Friday, 13 January 2012

5.   Rain water harvesting and solar power……
             Saaremaa would never have been completed had it not been for my dear architect- husband’s nature-friendly views on rain water harvesting and harnessing solar power. Initially, we did try to get a water line and paid a pretty packet for it too, but it didn’t work out as the villagers nearby hardly get water during the summer, and didn’t naturally see why outsiders from Delhi should share their meagre water supply. Fair enough, we took this in our stride and we decided to rely entirely on rain water. We got a 30,000 litre underground tank built and an effective filter made up largely of layers of sand and gravel, which filtered out the rain water from all the pipes leading to it from the slanting galvanised iron roofs of Saaremaa. A few good rains and the entire tank would fill up!
If there are two things that have saved our lives a million times over in Saaremaa, they are the clean rain water we get in our taps and the solar lanterns which light up the house at night and also charge our Nokia phones! The collected rain water would be pumped up to the tank above, every day, by a hand pump.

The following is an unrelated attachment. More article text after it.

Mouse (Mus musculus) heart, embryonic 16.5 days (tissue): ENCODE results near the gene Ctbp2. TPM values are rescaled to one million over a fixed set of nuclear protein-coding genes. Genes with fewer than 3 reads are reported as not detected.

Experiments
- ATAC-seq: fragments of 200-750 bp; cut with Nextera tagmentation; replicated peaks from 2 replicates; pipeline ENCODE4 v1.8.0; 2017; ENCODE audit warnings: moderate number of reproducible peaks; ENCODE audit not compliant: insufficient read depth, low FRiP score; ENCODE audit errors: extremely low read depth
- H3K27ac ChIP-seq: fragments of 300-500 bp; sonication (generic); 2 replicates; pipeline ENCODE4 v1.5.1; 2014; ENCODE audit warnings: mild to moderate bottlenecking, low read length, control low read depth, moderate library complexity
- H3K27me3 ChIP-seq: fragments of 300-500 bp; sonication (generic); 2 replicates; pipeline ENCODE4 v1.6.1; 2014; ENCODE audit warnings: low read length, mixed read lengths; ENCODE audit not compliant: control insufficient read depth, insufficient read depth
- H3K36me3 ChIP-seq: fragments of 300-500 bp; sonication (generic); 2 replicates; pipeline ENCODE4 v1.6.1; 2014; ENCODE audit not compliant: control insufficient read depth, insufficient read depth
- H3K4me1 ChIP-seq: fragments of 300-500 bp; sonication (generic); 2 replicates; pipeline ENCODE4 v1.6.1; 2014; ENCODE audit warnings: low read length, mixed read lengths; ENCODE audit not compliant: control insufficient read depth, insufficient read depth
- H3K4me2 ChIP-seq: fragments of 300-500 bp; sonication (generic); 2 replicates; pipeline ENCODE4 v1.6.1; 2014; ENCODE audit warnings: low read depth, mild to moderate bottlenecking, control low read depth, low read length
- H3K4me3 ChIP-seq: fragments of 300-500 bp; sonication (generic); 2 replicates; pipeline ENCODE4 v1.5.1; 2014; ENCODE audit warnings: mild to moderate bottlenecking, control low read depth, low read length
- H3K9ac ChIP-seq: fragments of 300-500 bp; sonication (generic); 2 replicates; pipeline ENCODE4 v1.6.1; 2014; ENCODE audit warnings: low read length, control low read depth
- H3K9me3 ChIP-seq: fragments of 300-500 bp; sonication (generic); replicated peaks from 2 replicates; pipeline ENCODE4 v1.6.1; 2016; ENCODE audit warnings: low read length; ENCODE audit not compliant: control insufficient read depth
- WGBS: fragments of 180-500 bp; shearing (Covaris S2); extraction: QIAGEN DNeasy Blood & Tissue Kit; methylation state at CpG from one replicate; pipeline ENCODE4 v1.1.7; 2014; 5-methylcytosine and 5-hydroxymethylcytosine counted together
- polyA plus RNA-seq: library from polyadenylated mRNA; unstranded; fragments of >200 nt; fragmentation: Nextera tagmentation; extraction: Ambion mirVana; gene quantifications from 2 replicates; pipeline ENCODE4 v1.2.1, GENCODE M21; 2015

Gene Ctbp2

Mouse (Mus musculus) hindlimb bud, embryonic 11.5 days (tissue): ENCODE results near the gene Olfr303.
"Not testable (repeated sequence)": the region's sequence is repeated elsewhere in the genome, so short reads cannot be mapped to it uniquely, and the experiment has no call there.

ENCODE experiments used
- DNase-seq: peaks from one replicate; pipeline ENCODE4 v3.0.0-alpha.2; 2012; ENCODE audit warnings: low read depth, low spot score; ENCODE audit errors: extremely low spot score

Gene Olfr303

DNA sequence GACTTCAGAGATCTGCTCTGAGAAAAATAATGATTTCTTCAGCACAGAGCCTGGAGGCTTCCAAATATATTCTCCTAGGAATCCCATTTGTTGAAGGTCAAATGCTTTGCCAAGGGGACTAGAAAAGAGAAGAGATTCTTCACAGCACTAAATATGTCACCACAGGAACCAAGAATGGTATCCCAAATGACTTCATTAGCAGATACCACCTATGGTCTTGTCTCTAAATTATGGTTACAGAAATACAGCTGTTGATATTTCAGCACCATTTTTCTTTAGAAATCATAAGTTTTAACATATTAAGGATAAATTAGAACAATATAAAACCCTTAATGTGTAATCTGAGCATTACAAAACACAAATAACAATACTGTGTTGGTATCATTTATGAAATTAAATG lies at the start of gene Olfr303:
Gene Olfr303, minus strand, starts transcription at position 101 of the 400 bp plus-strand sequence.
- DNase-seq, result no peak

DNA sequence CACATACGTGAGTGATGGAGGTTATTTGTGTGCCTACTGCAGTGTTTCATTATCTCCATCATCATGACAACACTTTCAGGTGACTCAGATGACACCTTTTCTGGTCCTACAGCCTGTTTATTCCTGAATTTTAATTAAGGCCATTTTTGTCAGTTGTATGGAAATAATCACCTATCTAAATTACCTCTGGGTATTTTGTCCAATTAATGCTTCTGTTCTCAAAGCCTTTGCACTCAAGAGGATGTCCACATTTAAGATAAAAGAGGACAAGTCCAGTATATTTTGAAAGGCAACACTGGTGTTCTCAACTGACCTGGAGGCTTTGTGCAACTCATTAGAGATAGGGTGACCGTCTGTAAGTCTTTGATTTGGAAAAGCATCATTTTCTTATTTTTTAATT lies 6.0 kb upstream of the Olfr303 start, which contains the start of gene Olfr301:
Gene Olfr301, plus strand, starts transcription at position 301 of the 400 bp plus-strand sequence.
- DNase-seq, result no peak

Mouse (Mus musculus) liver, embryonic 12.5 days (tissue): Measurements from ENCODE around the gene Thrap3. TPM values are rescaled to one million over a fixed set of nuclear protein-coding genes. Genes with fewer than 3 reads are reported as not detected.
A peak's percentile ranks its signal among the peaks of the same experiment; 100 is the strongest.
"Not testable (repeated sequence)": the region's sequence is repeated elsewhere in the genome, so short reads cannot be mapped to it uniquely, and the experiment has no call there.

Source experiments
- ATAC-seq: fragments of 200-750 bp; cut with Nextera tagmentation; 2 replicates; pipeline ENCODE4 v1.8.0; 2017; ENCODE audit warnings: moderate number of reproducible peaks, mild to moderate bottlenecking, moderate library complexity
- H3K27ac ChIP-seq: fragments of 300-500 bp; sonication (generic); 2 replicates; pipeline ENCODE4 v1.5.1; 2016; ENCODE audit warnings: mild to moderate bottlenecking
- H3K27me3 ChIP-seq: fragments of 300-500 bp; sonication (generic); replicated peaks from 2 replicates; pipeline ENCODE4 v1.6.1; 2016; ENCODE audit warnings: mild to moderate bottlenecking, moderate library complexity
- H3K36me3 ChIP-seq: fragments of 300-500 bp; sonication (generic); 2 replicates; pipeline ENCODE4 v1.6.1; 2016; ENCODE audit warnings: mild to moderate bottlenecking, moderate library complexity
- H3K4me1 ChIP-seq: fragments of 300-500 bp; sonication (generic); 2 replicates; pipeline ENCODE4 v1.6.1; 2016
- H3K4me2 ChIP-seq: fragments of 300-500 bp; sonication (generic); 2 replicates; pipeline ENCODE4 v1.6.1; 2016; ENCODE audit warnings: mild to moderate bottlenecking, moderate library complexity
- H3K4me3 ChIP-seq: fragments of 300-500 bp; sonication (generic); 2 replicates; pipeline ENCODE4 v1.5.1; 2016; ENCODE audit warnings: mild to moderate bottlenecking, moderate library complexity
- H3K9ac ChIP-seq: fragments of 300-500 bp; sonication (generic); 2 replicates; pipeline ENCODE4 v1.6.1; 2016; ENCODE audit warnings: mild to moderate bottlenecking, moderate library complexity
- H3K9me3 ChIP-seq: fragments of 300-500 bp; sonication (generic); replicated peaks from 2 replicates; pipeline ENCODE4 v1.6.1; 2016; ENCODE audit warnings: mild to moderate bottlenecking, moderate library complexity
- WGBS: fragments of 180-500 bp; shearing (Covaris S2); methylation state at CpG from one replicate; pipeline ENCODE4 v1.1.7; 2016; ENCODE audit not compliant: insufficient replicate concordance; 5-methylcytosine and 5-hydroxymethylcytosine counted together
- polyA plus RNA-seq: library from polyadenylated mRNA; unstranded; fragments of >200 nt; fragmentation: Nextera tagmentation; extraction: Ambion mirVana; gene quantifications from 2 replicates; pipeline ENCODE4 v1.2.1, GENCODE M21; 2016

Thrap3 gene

Nature friendly 'Saaremaa' - rain water pipes, filter, tank and hand pump.

This was usually done by our Chowkidar, but whenever we had guests and large quantities of water had to be pumped up, the highlight of the day would be the water pumping. Everyone would take turns at it and there would be a competition as to who was the strongest. This was judged by the number of pumps he/she did! On an average, one pump of the hand pump lifted up only one large mug of water. Keeping this in mind, the children all took turns at pumping water on a daily basis. They each pumped up around 15 mugs for a bath, 10 for flushing and 5 for washing everyday, a total of 30 pumps at least. Needless to add, very rarely did any of them actually bathe during their time at Saaremaa!
I really miss this aspect of our life at Saaremaa now that there is electricity (since October 2010). The solar lights have been replaced by CFL bulbs and the hand pumping by an electric motor. Anyhow, the electricity is not exactly very reliable here in the mountains and we still charge and use our solar lights regularly and feel very happy while doing so.

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